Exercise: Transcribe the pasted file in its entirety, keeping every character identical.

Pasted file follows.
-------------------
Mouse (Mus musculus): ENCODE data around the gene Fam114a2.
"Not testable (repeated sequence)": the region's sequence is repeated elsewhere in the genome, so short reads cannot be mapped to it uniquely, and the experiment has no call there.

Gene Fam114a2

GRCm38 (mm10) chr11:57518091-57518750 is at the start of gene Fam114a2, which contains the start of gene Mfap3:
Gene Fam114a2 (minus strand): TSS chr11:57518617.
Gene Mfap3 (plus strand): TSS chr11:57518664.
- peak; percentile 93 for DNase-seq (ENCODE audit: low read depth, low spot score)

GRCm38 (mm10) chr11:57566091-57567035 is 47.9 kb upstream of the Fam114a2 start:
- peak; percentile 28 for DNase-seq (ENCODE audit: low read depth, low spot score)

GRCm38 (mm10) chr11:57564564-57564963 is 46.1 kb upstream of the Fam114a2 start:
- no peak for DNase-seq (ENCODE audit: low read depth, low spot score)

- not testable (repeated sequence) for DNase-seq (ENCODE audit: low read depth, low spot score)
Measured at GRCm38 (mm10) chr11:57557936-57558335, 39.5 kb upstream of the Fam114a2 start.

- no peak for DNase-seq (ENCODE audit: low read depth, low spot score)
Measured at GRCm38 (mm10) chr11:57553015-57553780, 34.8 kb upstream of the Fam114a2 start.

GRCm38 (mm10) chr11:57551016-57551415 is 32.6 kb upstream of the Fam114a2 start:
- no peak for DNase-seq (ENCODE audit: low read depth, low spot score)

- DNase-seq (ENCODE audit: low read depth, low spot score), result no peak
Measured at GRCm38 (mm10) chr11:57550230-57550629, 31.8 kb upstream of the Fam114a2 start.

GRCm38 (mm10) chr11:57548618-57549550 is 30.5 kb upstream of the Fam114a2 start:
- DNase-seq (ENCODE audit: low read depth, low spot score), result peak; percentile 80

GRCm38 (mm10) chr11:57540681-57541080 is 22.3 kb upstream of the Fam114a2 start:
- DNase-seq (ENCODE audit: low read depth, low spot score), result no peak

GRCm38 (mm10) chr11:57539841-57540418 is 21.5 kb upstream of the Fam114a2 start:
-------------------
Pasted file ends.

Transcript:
Mouse (Mus musculus): ENCODE data around the gene Fam114a2.
"Not testable (repeated sequence)": the region's sequence is repeated elsewhere in the genome, so short reads cannot be mapped to it uniquely, and the experiment has no call there.

Gene Fam114a2

GRCm38 (mm10) chr11:57518091-57518750 is at the start of gene Fam114a2, which contains the start of gene Mfap3:
Gene Fam114a2 (minus strand): TSS chr11:57518617.
Gene Mfap3 (plus strand): TSS chr11:57518664.
- peak; percentile 93 for DNase-seq (ENCODE audit: low read depth, low spot score)

GRCm38 (mm10) chr11:57566091-57567035 is 47.9 kb upstream of the Fam114a2 start:
- peak; percentile 28 for DNase-seq (ENCODE audit: low read depth, low spot score)

GRCm38 (mm10) chr11:57564564-57564963 is 46.1 kb upstream of the Fam114a2 start:
- no peak for DNase-seq (ENCODE audit: low read depth, low spot score)

- not testable (repeated sequence) for DNase-seq (ENCODE audit: low read depth, low spot score)
Measured at GRCm38 (mm10) chr11:57557936-57558335, 39.5 kb upstream of the Fam114a2 start.

- no peak for DNase-seq (ENCODE audit: low read depth, low spot score)
Measured at GRCm38 (mm10) chr11:57553015-57553780, 34.8 kb upstream of the Fam114a2 start.

GRCm38 (mm10) chr11:57551016-57551415 is 32.6 kb upstream of the Fam114a2 start:
- no peak for DNase-seq (ENCODE audit: low read depth, low spot score)

- DNase-seq (ENCODE audit: low read depth, low spot score), result no peak
Measured at GRCm38 (mm10) chr11:57550230-57550629, 31.8 kb upstream of the Fam114a2 start.

GRCm38 (mm10) chr11:57548618-57549550 is 30.5 kb upstream of the Fam114a2 start:
- DNase-seq (ENCODE audit: low read depth, low spot score), result peak; percentile 80

GRCm38 (mm10) chr11:57540681-57541080 is 22.3 kb upstream of the Fam114a2 start:
- DNase-seq (ENCODE audit: low read depth, low spot score), result no peak

GRCm38 (mm10) chr11:57539841-57540418 is 21.5 kb upstream of the Fam114a2 start: